DATE 1 / 2 / 2020
Essential oils are used by millions of people every day, all across the globe. There are more than 90 “commonly used” oils, such as peppermint, lavender, tea tree, and sandalwood. Some of these oils are diluted and applied topically to your skin, while the majority are used through aromatherapy. Essential oils are commonly used to boost energy, battle anxiety and depression, and have even been stated to boost immunity and relieve stress. Sounds good right? Well, it turns out that essential oils can be dangerous for our pets! More and more stories have begun to surface about essential oils being harmful to pets. How do you know what is safe for your pet? Let’s break it down together.
One of the most common essential oils is tea tree oil. Unfortunately, tea tree oil is also one of the leading offenders when it comes to dogs reacting poorly to essential oils. Pet owners have been storied to have used tea tree oil to help their dog or cat with fleas. The oil being absorbed through the skin often causes a handful of dangerous side effects. After applying tea tree oil to their dogs, owners reported seeing signs of depression, paralysis of rear legs, vomiting, hypothermia, and irritated skin. These are serious issues and you MUST contact your vet as soon as you see your dog showing any of these signs.
Another common oil, Pennyroyal, is extremely toxic for your dogs. It has been commonly used for decades as an insect repellant, and people have unsuspectingly used it on their dogs. Pennyroyal, when ingested by dogs, causes liver failure and is extremely fatal. If your dog comes in contact with Pennyroyal, get them in the car and to the vet immediately.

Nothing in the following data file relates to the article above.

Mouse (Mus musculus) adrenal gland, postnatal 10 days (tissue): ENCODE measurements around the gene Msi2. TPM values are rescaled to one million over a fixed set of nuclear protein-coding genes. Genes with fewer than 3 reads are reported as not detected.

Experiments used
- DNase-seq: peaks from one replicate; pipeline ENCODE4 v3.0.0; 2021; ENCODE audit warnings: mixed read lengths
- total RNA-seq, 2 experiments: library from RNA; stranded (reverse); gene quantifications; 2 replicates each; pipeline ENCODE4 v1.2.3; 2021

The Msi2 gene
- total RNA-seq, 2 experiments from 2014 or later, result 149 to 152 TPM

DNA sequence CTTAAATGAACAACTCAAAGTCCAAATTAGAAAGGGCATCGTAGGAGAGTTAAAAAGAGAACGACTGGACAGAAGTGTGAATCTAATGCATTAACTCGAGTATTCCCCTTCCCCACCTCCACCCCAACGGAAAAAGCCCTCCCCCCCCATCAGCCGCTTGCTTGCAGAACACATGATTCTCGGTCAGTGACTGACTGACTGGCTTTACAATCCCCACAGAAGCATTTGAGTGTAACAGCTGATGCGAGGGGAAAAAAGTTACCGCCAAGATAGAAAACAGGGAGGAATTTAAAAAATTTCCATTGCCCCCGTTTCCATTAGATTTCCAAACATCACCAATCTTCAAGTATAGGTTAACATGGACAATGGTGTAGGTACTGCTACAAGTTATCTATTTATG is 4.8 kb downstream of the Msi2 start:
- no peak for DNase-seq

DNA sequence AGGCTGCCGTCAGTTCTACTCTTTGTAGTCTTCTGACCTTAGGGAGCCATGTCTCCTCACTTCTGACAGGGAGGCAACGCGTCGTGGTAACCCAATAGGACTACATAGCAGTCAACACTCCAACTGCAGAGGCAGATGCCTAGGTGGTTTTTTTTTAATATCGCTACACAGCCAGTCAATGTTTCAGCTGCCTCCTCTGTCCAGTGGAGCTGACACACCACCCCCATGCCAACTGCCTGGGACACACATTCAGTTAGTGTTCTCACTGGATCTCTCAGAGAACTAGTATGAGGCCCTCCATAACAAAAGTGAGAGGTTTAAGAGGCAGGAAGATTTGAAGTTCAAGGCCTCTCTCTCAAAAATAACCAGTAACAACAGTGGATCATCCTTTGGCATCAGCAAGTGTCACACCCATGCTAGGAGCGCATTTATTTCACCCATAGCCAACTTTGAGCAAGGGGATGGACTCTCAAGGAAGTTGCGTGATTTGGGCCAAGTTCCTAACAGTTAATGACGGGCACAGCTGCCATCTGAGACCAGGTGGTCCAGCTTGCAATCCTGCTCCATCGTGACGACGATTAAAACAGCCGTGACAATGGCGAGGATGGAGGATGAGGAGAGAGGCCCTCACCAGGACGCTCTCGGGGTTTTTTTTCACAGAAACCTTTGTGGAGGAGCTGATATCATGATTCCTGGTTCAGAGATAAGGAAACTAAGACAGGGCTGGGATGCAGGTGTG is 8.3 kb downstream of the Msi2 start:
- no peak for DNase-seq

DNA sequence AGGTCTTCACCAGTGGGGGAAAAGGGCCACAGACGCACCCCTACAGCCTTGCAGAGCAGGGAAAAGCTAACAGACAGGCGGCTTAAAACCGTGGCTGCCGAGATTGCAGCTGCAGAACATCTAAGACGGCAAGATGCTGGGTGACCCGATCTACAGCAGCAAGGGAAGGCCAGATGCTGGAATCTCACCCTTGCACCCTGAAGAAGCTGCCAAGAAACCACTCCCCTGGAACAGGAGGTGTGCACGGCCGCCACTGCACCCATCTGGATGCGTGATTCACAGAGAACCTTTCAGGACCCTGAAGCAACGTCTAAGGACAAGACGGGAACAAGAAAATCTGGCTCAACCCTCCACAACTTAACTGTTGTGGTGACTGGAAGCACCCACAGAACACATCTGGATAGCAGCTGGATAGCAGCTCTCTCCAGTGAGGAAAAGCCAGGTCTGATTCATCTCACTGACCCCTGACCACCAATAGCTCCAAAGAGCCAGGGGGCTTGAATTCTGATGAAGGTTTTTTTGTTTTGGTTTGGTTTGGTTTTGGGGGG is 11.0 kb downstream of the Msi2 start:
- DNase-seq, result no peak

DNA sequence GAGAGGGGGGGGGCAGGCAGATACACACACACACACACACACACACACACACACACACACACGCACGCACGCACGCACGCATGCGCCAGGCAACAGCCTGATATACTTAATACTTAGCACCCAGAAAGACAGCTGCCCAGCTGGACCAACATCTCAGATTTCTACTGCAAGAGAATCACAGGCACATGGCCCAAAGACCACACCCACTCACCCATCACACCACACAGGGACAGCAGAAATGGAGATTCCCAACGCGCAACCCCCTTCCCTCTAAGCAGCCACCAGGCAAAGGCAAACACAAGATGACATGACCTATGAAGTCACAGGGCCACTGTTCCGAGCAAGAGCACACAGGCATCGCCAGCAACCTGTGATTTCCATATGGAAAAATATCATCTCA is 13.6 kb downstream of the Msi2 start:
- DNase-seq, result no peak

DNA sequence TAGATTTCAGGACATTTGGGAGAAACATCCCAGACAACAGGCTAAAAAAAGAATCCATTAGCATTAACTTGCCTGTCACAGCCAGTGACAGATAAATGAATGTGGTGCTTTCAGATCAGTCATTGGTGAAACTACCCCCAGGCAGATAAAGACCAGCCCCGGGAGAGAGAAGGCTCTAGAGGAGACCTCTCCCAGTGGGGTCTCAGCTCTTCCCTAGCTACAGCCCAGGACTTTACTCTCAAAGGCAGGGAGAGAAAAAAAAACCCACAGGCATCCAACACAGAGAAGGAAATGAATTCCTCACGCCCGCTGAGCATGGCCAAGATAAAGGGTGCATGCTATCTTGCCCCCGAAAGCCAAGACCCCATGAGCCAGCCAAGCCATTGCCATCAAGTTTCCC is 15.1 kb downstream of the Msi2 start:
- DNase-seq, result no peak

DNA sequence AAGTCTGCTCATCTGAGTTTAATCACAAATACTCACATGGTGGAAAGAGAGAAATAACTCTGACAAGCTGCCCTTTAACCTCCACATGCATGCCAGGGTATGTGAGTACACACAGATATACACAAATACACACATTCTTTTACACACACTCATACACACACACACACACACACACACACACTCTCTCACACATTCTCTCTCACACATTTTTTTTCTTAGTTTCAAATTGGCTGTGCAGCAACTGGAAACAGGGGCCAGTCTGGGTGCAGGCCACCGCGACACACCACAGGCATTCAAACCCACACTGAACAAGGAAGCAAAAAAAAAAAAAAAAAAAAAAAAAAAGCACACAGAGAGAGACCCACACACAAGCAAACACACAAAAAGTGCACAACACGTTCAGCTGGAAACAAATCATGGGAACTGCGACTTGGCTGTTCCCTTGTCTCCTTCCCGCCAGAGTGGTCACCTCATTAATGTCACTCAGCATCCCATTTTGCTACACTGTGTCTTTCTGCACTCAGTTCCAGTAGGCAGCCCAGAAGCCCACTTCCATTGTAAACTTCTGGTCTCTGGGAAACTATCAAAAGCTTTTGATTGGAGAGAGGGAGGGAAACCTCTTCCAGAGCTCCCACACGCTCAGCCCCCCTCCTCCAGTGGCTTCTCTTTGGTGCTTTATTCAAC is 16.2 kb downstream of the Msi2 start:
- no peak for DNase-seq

There are many more essential oils used daily around the world, and the tricky thing is not all dogs react to these oils the same way. For example, some dogs are calmed tremendously by lavender, while others become anxious and overwhelmed by the sensation. It can differ by your dog’s breed, size, or age.
As we all know, our dogs have much stronger noses than we do. Usually this is beneficial to them, but in the case of essential oils, it may cause problems. If you’ve used essential oils before then you know how just a few drops can make a huge difference. When using oils through aroma, if just two or three drops can have an impact on you, imagine how it could affect your pet. Dogs are said to have noses 40 times stronger than ours, meaning if you put two drops of oil into a diffuser, your dog smells it as 80 drops of oil. Start small, and build from there. Make sure your pet reacts positively to a certain essential oil before wafting the aroma all throughout your home.
We hope this was informative and helpful to start off the new year! As always, please use caution with your pets. We hate to see tragic stories like these, but felt the need to spread the word!
The Lilly Brush Team